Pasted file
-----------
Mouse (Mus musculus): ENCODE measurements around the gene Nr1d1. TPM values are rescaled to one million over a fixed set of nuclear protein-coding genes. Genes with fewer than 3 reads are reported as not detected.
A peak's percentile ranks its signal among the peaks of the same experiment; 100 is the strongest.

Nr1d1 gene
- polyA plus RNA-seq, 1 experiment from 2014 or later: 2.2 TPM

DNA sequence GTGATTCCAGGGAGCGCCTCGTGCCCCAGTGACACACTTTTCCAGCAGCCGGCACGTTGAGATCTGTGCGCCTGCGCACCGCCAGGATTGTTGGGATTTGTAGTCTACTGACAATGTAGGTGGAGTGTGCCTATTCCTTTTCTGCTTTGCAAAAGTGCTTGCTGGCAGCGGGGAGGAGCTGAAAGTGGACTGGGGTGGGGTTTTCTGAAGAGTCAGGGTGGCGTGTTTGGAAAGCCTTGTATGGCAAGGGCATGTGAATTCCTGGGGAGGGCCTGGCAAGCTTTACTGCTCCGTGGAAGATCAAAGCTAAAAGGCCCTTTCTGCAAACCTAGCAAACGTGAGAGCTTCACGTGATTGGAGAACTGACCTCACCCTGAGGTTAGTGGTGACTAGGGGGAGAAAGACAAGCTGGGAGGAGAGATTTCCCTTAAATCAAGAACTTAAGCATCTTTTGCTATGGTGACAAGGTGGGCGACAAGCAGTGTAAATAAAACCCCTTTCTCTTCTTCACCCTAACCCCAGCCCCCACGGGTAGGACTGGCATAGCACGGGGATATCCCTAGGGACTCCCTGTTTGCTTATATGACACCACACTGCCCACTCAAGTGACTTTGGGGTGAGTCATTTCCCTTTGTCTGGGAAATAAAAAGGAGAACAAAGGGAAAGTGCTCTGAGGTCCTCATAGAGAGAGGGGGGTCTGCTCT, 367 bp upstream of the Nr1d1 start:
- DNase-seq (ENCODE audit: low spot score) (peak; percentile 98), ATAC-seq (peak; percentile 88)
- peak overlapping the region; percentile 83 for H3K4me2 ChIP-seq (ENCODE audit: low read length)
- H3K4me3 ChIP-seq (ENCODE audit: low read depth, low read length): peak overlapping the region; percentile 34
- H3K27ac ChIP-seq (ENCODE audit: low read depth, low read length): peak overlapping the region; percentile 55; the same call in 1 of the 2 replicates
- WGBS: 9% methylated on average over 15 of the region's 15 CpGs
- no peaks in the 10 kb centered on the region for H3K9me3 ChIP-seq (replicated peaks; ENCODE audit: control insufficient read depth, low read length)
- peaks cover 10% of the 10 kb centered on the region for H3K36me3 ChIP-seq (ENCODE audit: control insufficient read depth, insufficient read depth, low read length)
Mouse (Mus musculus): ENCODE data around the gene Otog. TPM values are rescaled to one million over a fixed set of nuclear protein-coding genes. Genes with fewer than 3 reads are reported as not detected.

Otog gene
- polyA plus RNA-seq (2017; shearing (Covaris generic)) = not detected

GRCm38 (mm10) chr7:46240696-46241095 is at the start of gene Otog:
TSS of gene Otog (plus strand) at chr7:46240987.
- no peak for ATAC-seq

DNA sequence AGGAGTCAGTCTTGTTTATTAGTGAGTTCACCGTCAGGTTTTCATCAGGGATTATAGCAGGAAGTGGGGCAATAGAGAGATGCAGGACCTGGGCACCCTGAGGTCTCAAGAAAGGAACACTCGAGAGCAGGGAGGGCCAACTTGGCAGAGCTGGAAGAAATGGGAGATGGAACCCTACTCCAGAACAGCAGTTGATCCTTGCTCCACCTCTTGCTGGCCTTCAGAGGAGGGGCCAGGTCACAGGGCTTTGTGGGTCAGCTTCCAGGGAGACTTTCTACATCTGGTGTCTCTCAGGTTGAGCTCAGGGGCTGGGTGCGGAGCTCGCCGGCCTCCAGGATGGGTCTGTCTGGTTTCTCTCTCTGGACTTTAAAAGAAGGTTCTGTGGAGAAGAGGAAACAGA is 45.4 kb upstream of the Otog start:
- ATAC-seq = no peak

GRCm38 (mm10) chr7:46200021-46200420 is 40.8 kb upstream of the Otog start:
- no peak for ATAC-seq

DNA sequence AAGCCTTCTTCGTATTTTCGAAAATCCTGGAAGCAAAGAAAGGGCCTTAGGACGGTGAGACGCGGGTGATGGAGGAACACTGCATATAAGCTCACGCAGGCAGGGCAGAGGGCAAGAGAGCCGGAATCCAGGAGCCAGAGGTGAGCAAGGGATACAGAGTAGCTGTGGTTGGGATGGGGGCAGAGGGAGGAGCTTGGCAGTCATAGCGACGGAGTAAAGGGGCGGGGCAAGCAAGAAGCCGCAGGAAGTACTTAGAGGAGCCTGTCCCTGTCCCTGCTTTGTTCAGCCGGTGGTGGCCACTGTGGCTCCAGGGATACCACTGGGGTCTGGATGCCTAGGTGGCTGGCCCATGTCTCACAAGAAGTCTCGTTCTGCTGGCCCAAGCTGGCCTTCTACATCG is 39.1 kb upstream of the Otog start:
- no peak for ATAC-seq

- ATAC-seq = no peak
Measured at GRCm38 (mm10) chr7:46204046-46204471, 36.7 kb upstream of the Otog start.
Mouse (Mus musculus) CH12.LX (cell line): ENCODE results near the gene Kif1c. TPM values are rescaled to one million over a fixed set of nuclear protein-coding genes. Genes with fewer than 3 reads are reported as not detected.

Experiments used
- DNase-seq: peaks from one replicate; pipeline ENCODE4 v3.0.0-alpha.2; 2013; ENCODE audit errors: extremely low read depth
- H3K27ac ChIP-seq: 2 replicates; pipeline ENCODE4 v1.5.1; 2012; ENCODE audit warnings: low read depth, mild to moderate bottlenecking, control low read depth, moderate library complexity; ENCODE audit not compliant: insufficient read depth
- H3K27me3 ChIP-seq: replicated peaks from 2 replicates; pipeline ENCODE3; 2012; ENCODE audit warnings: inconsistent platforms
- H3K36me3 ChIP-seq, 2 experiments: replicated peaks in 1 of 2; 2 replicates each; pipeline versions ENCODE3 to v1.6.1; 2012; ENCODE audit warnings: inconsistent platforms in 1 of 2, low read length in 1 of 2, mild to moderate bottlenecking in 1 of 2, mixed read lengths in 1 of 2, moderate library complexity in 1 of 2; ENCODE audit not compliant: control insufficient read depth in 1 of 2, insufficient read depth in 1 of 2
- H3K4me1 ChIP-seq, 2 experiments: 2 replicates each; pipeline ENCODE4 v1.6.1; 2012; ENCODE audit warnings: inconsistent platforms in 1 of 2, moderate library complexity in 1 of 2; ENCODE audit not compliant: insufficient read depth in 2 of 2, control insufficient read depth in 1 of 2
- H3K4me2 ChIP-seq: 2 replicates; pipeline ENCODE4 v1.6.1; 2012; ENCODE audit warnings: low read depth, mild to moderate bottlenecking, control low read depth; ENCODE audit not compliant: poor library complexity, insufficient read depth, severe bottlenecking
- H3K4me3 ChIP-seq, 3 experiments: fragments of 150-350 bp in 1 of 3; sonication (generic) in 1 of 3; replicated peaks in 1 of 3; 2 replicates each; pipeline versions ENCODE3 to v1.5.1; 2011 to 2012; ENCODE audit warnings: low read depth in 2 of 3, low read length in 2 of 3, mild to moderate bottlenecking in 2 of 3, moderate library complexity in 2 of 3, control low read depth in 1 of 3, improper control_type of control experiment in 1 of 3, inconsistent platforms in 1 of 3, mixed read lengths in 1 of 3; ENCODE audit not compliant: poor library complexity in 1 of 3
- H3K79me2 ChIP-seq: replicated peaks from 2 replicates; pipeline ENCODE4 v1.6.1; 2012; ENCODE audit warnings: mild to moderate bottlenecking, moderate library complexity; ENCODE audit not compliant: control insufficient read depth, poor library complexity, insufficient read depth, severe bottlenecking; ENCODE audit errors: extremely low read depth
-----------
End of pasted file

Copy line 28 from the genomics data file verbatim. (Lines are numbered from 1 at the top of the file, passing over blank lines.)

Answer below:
Experiments used